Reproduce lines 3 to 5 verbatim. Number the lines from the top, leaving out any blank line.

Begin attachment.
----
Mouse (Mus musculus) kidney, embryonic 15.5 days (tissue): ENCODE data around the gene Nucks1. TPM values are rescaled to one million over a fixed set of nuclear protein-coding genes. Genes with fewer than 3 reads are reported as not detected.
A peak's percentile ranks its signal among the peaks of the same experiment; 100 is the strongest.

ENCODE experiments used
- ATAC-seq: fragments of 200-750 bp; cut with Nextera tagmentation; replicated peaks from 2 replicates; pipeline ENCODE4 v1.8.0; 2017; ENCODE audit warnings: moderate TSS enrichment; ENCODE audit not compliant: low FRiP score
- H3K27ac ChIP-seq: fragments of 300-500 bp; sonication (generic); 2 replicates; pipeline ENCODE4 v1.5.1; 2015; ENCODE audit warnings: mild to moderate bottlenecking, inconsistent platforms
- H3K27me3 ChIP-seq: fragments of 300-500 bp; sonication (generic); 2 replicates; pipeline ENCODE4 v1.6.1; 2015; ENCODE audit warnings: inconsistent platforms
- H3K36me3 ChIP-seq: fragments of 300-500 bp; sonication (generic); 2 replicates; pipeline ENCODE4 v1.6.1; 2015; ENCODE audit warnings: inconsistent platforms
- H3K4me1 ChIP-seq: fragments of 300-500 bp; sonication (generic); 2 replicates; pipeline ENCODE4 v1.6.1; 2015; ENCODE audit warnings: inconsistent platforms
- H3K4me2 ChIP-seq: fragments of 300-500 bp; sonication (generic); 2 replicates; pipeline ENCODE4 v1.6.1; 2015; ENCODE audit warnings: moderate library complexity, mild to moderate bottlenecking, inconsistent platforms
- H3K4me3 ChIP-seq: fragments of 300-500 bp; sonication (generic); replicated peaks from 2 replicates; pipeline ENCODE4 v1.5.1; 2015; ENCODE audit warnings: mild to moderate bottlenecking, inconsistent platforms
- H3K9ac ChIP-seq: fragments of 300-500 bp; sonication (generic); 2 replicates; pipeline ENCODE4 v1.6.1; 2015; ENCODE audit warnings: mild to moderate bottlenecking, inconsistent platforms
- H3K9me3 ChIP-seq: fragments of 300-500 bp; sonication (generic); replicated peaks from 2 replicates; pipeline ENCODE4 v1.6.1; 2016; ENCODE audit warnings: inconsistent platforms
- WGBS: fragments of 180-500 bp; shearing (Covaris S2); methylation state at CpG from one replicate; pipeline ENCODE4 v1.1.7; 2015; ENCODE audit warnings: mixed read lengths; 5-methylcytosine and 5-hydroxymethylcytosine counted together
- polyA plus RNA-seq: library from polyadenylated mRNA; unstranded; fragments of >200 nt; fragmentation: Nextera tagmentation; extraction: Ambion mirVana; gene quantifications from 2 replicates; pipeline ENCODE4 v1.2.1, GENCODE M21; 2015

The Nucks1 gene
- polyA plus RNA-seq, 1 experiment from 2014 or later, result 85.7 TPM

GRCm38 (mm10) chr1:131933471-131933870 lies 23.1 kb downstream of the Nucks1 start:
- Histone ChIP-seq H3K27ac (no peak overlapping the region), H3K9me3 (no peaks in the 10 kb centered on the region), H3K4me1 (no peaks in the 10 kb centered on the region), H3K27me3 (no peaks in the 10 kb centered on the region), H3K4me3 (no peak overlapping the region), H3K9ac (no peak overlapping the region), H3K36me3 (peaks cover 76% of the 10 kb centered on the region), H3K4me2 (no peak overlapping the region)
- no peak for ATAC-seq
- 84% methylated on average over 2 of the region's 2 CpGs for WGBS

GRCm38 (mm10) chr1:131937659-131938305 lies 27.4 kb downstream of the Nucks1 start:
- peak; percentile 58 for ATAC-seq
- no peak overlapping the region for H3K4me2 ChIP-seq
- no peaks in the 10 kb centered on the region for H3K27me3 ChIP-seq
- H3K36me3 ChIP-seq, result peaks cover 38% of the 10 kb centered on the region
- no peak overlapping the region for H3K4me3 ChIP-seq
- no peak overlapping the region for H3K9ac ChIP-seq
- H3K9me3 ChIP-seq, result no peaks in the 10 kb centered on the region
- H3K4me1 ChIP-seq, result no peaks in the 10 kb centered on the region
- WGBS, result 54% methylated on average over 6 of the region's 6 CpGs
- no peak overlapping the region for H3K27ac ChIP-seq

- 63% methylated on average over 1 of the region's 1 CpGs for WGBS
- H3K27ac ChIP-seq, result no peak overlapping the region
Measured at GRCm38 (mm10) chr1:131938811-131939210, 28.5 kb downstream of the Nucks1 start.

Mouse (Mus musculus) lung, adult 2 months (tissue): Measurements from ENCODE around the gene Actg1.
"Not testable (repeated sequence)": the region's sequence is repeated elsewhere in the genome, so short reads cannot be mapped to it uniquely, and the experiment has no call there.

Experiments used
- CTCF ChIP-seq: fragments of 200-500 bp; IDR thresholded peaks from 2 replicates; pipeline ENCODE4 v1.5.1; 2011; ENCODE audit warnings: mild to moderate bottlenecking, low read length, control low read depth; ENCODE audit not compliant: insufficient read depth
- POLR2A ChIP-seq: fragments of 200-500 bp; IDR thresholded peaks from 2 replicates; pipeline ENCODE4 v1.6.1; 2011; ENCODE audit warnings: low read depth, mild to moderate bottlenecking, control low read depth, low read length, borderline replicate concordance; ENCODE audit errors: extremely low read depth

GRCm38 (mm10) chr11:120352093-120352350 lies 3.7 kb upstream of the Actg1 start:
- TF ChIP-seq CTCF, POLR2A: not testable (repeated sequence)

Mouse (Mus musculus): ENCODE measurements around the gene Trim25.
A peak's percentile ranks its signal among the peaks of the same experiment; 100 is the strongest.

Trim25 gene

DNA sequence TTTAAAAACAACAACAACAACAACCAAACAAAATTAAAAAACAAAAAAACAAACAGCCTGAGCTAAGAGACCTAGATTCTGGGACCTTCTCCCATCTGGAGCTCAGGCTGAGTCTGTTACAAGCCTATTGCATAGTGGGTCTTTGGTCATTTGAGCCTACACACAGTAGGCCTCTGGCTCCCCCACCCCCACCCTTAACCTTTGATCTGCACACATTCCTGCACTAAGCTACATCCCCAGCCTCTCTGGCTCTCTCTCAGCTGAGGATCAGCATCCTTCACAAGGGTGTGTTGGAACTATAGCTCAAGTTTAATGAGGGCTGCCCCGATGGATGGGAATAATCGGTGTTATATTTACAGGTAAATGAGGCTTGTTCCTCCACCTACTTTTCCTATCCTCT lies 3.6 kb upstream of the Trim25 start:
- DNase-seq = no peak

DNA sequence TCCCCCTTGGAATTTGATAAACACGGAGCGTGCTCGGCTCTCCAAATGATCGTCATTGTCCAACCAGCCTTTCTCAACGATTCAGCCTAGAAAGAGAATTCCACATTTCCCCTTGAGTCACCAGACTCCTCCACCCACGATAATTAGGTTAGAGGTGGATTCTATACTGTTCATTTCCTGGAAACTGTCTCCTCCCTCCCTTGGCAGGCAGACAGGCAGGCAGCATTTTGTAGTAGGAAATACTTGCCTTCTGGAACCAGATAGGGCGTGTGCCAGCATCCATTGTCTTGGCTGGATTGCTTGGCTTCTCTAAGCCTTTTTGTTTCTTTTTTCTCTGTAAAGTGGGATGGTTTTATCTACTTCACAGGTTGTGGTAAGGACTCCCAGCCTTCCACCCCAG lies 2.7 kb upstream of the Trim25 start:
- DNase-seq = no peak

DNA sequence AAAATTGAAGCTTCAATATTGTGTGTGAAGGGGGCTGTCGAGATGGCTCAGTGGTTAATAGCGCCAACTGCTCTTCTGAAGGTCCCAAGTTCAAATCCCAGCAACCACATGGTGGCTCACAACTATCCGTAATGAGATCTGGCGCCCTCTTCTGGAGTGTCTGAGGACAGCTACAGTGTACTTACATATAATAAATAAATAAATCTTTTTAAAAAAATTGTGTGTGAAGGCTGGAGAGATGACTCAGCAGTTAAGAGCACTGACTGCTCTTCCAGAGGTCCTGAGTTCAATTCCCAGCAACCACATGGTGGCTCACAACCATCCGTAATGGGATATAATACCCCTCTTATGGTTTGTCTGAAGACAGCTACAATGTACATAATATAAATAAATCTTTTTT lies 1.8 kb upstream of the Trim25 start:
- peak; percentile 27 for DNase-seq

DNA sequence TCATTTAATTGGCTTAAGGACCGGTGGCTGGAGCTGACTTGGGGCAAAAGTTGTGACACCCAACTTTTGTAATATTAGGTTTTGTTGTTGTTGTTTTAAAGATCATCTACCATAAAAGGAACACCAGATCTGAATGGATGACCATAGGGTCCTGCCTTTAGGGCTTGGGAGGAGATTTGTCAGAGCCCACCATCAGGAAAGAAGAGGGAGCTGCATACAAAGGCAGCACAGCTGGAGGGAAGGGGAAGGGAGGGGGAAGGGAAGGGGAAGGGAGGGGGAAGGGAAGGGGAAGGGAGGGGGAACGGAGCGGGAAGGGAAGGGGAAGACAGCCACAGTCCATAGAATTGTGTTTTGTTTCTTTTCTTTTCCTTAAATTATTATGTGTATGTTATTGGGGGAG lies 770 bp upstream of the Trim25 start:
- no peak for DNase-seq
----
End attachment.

ENCODE experiments used
- ATAC-seq: fragments of 200-750 bp; cut with Nextera tagmentation; replicated peaks from 2 replicates; pipeline ENCODE4 v1.8.0; 2017; ENCODE audit warnings: moderate TSS enrichment; ENCODE audit not compliant: low FRiP score
- H3K27ac ChIP-seq: fragments of 300-500 bp; sonication (generic); 2 replicates; pipeline ENCODE4 v1.5.1; 2015; ENCODE audit warnings: mild to moderate bottlenecking, inconsistent platforms